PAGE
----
MEXICO CITY – The women working at ABC Toys on the second floor of a nondescript office building in Mexico City’s working-class Obrera neighborhood drew so little attention to themselves that when the building collapsed in last week’s powerful quake few living nearby could recall them.
In death, they remained nearly as anonymous: Government officials identified them in a list of foreigners killed during the 7.1-magnitude quake as simply “four Taiwanese women.”
But Helen Chin, Amy Huang, Carolina Wang and Gina Lai did have names — and stories that came to a sudden end under the rubble of the building at 168 Bolivar Street.
The glass-and-concrete building housing an assortment of Taiwanese toy and technology businesses, along with a clothing company run by an Argentine-born Jewish immigrant, is where nearly all the foreigners killed in the quake died. Aside from the four Taiwanese women, they include Jaime Askenazi, whose friends affectionately called “Che,” and Pepe Lin, a Taiwanese-born father of two who made his way to Mexico after first moving as a young boy from Paraguay.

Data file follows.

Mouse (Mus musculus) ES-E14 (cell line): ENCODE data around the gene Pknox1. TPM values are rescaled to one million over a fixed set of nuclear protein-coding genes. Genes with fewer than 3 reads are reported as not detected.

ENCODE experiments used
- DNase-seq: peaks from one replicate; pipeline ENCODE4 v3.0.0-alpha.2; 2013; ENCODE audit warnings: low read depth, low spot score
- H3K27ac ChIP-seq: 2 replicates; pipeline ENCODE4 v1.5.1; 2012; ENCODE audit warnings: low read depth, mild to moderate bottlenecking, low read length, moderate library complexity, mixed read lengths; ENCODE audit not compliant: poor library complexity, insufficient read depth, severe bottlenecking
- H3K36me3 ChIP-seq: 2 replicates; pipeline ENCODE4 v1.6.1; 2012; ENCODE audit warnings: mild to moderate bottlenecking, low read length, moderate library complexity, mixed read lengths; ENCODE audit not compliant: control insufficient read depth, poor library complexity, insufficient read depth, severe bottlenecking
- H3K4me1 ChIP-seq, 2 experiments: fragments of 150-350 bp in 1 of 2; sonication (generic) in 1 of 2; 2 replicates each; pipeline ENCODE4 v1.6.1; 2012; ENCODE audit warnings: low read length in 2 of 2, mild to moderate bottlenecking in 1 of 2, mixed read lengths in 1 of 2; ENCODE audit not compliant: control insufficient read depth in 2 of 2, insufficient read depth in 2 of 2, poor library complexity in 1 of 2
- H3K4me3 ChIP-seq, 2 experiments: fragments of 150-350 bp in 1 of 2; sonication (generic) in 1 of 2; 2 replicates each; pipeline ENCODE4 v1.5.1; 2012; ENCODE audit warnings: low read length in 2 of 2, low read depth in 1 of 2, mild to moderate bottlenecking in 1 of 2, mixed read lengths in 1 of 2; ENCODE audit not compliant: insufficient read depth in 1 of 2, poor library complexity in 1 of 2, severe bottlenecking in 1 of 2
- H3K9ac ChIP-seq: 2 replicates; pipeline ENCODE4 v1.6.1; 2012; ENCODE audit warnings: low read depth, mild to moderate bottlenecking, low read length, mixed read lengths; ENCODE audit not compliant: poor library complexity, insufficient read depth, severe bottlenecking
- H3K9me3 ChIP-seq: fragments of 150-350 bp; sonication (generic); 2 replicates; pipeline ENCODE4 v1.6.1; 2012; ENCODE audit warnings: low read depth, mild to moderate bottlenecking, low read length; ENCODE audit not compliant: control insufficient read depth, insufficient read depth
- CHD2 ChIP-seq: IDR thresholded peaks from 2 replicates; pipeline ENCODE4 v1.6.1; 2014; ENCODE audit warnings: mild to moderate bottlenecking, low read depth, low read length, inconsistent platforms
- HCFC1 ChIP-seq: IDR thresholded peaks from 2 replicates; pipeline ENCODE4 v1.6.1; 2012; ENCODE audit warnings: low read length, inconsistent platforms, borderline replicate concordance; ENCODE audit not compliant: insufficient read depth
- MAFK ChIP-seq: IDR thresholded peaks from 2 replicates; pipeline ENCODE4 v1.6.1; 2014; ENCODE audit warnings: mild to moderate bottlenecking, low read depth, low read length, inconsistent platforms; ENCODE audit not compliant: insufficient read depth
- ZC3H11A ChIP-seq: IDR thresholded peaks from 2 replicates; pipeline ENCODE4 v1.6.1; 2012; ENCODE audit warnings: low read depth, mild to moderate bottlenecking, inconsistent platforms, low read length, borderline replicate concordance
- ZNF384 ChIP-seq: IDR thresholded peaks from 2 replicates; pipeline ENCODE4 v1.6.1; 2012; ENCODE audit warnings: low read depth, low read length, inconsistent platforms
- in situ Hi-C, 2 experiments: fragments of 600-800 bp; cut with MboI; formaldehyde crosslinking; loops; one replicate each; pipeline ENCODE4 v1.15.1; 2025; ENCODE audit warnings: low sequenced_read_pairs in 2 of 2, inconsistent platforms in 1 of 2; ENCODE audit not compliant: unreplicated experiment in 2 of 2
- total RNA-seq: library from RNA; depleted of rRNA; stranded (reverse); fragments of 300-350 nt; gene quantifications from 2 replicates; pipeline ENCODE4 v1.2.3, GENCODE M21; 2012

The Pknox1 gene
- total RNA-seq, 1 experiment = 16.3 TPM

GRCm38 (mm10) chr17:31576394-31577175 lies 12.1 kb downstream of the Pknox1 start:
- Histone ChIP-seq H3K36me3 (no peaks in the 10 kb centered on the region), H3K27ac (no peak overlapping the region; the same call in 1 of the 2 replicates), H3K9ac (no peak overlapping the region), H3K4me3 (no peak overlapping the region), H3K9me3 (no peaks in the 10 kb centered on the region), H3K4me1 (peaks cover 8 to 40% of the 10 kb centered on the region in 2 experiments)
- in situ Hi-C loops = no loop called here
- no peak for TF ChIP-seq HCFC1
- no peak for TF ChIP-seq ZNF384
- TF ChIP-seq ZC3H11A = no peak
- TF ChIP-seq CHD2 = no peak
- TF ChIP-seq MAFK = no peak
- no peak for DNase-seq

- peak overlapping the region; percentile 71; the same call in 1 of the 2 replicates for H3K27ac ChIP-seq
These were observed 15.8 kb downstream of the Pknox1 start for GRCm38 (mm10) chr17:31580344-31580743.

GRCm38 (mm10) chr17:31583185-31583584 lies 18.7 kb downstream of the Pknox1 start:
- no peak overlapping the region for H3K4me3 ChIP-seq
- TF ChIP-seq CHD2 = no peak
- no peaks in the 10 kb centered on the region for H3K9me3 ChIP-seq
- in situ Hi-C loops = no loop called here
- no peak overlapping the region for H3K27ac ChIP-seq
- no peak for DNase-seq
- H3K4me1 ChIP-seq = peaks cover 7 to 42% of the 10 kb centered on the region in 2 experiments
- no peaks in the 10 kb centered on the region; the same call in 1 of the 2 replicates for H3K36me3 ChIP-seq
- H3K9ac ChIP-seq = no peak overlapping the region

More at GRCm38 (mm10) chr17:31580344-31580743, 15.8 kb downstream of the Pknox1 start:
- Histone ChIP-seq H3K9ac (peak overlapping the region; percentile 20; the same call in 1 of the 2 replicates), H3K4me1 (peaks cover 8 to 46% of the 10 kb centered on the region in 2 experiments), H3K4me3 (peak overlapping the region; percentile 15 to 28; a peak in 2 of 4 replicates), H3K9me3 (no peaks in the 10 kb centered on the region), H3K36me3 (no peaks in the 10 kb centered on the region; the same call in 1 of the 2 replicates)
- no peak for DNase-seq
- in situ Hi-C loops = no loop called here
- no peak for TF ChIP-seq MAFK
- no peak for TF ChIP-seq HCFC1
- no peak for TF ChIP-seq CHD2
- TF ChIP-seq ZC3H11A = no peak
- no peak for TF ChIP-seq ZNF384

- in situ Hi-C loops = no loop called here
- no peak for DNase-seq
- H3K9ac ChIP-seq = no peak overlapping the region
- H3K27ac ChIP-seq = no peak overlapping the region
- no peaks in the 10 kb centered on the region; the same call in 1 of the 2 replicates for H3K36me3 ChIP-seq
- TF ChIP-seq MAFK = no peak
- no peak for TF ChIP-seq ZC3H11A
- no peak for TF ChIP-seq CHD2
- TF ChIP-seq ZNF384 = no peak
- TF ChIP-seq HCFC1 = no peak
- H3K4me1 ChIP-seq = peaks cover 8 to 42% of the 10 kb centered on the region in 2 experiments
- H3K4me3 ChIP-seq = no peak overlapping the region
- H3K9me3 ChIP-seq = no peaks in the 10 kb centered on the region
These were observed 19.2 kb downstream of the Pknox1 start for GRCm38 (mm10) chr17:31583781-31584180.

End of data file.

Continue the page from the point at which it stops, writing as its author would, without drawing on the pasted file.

“He came here, like many people,” Margarita Cohen, a distant relative said of Askenazi’s arrival from Argentina. “To search for more luck.”
Their numbers were small but collectively their lives provide a snapshot into recent migration to Mexico. As trade ties between China, Taiwan and Mexico have tightened a new wave of immigrants has arrived to invest in factories and open import-export businesses. Larger numbers arrive from other Latin American nations, either hoping to make their way to the United…